Volunteer Spotlight: Charmaine San Jose Hinahon – Girlstart


April is National Volunteer Month and we’d like to give a shout out to all of the amazing people who volunteer for Girlstart! We are thankful for the time and energy they spend to help us provide fun and empowering STEM experiences to girls and their families.

Today, we’re spotlighting Charmaine San Jose Hinahon, one of our long-time volunteers who has truly made a difference at Girlstart!

How long have you been volunteering for Girlstart?  

I have been a volunteer since 2009.

How did you find out about Girlstart? What made you want to work with us? 

My company, Thermo Fisher Scientific, started participating with the annual Girls in Stem Conference in 2008. The folks (including Angie Cheng) organizing the workshop looked like they were having so much fun, so I joined the following year. My company has been participating in the annual event since 2008. 

What is your favorite part about volunteering with Girlstart?

 Seeing all the young scientists’ excitement for learning science.

Is there a fun anecdote you’d like to share or an event you’ve attended that stood out to you?

One year we presented a workshop theme featuring techniques used in crime scene investigation shows: blood splatter detection, fingerprinting, DNA matching, etc. A participant was so convinced with our expertise, they wanted to know if we had been on television! Unfortunately, we had not, but our scientific instruments have been on TV.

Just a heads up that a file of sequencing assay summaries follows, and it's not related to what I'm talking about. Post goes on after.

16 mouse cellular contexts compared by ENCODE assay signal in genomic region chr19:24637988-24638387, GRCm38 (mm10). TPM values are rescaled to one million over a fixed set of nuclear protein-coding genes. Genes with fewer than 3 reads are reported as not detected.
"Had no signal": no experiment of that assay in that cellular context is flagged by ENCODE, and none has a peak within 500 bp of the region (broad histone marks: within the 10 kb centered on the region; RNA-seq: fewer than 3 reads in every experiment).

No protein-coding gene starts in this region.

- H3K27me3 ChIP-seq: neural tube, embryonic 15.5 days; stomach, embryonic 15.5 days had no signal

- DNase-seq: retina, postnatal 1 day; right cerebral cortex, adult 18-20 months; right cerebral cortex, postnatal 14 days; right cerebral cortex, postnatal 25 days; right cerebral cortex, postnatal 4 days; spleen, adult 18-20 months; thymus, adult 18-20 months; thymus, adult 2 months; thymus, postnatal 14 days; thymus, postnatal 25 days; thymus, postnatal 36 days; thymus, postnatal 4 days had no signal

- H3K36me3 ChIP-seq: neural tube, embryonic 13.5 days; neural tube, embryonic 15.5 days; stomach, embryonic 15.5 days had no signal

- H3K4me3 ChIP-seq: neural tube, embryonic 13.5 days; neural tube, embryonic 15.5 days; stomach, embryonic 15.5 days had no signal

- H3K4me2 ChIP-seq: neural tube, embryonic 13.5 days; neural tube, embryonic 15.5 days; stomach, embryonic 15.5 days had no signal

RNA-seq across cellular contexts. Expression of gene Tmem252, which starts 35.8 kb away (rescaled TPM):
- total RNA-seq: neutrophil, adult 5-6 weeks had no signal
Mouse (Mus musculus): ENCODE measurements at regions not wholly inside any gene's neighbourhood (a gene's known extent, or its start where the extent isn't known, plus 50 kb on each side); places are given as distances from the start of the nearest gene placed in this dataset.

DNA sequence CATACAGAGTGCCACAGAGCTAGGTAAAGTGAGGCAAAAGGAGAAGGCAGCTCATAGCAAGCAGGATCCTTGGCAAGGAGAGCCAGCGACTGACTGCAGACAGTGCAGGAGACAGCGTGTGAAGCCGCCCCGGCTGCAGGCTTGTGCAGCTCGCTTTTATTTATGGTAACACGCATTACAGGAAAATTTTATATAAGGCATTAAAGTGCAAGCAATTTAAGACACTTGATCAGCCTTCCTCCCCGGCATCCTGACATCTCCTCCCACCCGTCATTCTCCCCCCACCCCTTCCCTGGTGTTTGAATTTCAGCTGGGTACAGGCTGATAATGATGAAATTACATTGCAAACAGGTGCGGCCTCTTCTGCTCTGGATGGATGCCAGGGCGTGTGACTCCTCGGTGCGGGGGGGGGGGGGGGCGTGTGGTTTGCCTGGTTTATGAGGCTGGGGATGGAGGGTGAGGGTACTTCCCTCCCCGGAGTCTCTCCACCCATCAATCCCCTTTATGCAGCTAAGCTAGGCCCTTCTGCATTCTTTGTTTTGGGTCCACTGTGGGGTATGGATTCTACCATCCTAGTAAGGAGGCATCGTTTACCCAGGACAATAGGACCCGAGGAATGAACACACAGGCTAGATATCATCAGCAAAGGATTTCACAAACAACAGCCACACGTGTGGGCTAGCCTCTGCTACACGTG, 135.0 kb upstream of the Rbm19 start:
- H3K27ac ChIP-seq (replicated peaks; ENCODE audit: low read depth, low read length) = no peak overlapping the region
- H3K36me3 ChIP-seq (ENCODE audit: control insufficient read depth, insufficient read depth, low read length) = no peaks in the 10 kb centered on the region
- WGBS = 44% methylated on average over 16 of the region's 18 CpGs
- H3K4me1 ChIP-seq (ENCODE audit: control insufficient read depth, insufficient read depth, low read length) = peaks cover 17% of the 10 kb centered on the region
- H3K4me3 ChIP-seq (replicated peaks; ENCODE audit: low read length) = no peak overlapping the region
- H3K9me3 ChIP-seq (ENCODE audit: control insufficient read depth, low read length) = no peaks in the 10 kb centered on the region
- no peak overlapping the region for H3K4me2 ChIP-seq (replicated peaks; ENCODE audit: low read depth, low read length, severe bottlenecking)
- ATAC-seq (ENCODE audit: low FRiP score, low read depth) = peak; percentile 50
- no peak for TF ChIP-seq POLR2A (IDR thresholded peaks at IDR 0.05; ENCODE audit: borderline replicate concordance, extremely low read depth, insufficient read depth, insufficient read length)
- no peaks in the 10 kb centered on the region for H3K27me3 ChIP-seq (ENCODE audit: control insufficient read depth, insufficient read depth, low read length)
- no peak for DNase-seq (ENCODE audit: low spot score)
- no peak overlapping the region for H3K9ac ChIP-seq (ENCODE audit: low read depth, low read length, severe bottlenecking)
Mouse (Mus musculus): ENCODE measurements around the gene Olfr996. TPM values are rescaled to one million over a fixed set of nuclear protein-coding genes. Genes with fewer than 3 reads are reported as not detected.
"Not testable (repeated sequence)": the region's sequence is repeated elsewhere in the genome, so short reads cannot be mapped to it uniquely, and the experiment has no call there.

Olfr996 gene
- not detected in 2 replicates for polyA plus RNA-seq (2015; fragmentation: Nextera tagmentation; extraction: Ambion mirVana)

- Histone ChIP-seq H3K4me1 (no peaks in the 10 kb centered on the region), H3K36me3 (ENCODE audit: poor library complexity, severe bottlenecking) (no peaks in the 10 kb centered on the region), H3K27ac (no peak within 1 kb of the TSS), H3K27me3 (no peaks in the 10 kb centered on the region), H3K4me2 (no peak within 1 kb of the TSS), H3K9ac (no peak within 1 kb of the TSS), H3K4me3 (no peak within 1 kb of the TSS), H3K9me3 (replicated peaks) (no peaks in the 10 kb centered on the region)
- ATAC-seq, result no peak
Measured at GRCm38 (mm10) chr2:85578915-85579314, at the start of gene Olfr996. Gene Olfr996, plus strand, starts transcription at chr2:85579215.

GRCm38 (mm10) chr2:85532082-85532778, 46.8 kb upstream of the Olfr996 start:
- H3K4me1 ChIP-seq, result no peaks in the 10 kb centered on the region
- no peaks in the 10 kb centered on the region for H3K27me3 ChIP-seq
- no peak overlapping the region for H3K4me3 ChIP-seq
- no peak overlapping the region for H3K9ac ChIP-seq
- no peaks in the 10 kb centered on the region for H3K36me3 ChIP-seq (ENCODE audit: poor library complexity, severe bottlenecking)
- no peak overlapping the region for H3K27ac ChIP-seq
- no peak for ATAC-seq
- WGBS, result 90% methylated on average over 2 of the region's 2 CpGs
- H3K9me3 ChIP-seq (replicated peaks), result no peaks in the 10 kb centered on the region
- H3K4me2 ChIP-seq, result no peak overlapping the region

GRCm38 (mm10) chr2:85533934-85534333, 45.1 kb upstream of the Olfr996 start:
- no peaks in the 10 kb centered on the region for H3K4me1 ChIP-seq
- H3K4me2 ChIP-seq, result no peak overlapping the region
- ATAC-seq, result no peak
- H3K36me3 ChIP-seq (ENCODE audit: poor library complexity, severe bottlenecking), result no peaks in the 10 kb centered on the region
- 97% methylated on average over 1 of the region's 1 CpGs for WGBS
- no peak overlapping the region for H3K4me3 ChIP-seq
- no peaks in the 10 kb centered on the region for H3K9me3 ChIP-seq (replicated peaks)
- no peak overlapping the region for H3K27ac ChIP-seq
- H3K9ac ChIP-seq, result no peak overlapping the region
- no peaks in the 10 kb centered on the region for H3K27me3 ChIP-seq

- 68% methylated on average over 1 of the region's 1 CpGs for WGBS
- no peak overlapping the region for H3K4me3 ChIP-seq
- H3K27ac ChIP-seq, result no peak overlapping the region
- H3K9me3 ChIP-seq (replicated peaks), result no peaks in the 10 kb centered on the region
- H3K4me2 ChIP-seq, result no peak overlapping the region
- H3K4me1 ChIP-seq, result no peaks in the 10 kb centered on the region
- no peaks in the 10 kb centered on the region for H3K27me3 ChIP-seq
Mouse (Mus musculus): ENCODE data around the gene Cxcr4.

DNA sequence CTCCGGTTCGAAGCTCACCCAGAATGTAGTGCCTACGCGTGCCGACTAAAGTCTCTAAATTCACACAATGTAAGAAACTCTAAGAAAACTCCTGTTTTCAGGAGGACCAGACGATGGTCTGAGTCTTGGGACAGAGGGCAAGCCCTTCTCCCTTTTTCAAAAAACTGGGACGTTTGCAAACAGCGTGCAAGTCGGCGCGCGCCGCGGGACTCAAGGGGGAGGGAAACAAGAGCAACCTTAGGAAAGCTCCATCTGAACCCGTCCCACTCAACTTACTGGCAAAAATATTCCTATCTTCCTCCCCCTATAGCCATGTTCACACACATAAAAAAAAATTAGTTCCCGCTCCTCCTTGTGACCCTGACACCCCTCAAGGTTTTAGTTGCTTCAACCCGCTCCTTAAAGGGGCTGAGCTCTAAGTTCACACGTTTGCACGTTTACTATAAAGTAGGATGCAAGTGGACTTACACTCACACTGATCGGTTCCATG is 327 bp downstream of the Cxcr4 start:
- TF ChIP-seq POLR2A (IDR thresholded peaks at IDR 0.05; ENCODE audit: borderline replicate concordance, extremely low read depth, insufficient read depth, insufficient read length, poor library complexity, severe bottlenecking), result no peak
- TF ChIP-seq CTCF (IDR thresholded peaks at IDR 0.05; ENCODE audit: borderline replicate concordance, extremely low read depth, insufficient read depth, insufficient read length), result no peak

Do you currently work in a STEM career? If so, what advice would you give girls who are interested in pursuing STEM?

Yes, I am an R&D scientist for Thermo Fisher Scientific. My advice for future scientists is to nurture your curiosity! If you are curious and enjoy asking questions of the world around you, and are driven to test out those questions, this is a career for you. You will learn something new every day.

Is there anything else you’d like to share?

Research is called research because there is a lot of re-do and re-peat, hence the word Re-search. Scientists have learned to embrace the successes as well as the failures. Even a failed experiment teaches you something; we call it proof of principle. I’m a huge fan of the Ted Lasso show. We’ve adopted the motto in the lab to Believe, to Be a Goldfish when the experiment fails, and to know that Science is Life!!!

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